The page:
Birchard and Konrad
Hopkins meet in a cafe at Glasgow University
(in Scotland). A lively conversation ensues and a compelling story
emerges, a true tale more than fifty years old - how a young sergeant
in the USAF wrote a fan letter to playwright Tennessee
Williams, who responded immediately with a letter
of his own - a letter containing a truly startling revelation.
As their correspondence got hotter, Williams
labored on Camino Real, feverishly trying to
get his new play in shape for its Broadway opening. Hopkins got
a furlough from the Air Force and went to New York where he met
Tennessee a day or two before Camino
Real's New York premiere. What happened then - disturbing,
shocking, hilarious and sobering - can only be discussed between
& Me & Tennessee!
Paul Birchard writes:
first occurred to me to make a movie about the romance between
Konrad Hopkins and Tennessee
Williams, I realized that
two films I’d seen quite some time ago had left powerful
impressions on me, and would shape the way I approached this
Mr. Hoover and I, by Emile de Antonio,
and the other was My Dinner
With André, directed by Louis Malle.
Dinner With André is of course just that –
a reunion of two old friends – the writer/actor Wallace
Shawn and the theatre director André
Gregory. Almost the entire movie takes place at a table
in a restaurant, as the two friends catch up on the last few years
since they’ve seen one another. Based on their
actual reunion, they played themselves in a scripted, tightly
directed movie in the conventional sense
of the word.
Malle was also one of the world’s greatest documentary
film makers, and that skill and sensibility suffuses My
Dinner With André.
Hoover and I was something else – entirely
new for me and very liberating. Having been under FBI surveillance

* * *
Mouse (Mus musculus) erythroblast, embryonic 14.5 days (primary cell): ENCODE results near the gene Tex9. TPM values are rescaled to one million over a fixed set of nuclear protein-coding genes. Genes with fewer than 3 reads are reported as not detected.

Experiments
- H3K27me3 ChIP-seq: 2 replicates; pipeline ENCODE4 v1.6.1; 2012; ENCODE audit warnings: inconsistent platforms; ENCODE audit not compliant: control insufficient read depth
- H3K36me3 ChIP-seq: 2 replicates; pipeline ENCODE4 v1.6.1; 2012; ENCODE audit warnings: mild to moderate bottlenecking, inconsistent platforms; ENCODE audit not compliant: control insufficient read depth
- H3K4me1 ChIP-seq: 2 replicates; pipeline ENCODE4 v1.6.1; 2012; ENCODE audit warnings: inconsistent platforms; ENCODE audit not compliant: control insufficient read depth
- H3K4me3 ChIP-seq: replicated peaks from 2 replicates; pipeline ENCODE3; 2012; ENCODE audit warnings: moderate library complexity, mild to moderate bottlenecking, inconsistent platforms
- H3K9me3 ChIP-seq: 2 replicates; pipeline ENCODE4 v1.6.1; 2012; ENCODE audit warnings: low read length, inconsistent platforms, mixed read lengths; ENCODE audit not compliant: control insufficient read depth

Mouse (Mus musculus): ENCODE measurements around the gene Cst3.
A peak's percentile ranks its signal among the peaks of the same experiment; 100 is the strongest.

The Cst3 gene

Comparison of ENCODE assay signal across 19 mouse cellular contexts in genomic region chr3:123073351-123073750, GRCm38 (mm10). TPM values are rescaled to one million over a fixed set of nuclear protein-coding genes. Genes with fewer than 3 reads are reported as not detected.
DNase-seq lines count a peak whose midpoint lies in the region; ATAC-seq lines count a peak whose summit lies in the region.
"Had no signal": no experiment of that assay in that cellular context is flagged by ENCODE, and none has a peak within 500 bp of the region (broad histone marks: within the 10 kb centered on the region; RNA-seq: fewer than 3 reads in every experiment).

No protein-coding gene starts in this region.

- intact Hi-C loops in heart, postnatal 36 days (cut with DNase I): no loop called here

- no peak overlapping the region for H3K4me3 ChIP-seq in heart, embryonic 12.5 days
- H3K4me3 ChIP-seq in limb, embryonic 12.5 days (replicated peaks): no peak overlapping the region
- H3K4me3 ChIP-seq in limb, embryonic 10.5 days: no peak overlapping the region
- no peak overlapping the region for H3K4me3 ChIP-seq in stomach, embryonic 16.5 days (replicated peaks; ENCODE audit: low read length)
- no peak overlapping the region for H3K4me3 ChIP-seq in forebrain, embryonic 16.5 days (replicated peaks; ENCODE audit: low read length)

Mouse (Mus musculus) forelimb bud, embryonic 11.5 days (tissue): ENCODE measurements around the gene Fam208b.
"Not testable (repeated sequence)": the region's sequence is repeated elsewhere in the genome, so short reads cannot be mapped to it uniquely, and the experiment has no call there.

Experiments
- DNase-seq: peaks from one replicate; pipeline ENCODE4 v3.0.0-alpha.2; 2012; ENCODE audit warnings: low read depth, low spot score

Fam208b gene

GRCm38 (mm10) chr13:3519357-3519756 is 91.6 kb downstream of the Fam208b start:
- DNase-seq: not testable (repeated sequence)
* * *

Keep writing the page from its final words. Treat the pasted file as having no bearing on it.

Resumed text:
decades for his Left-leaning politics and uncompromising documentary
films, Emile de Antonio tells the story of
his quest to wrest his file from the clutches of the FBI by
employing the then-new
Freedom of Information Act. In the process he provides an illuminating
account of the relationship between J. Edgar Hoover and Clyde
Tolson, and of the blatant illegality that was/is
endemic in much of the bureau, all the while making it abundantly
that there is actually no freedom and NO information!
the way “De” does this is deceptively
gentle and really daring. He just calmly talks to the camera –
and then he shows a conversation between him and his wife as she
cuts his hair – THEN he puts in a conversation he filmed
between himself and John Cage as Cage
makes bread (as I recall…) and talks about random operations
in the making of his music and art.
Antonio’s film seems to embody John
Cage’s approach – deliberately
random - but while it is apparently languid and rambling, it
is actually a body-blow precisely and consciously aimed at the
entire American culture of movie-making and media manipulation.
We can say
of Mr. Hoover and I, as Woody Guthrie said of his guitar, “This machine kills fascists” – and
we could add – “with truth, humor and love.”
No car chases. No lightning-fast edits. No guns. No blood.
(ummm......unlike U & Me & Tennessee...)
I watched it when it was broadcast on Channel 4 here in the
U.K. and I was charmed, intrigued, awakened.
many of the really important things that happen to us in
in just this way – two people sitting at a table,
realized I’d have to make my movie
this way - not only because of the constraints of time and
budget, but because this
approach is part and parcel of what U & Me & Tennessee is
really about – humanity, friendship across generations,
love – talking and listening.
I realized I’d have to take part myself, just like “De”
and Wallace Shawn and André Gregory
did – because I was part of this story – Konrad
had not revealed the full extent of his involvement with Tennessee
to anyone before – hadn’t himself re-examined what
occurred between them for more than fifty years. But he was willing
to do so if I was willing to ask the questions and really listen
to the story.
both also been kind of culturally constrained, guarded, living
as foreigners in the West of Scotland for many years,
thousands of miles from the nation that made us, decades from
the times of our youth. Because of all this we shared an instinctive
I wasn’t at all sure what he’d say once the cameras
started rolling, because I didn’t know the story before
he told it to me.
you see in U & Me & Tennessee is
Hopkins re-lived on those two days
as we talked. Hilarious, full-hearted, sobering and – ultimately
- encouraging and inspiring.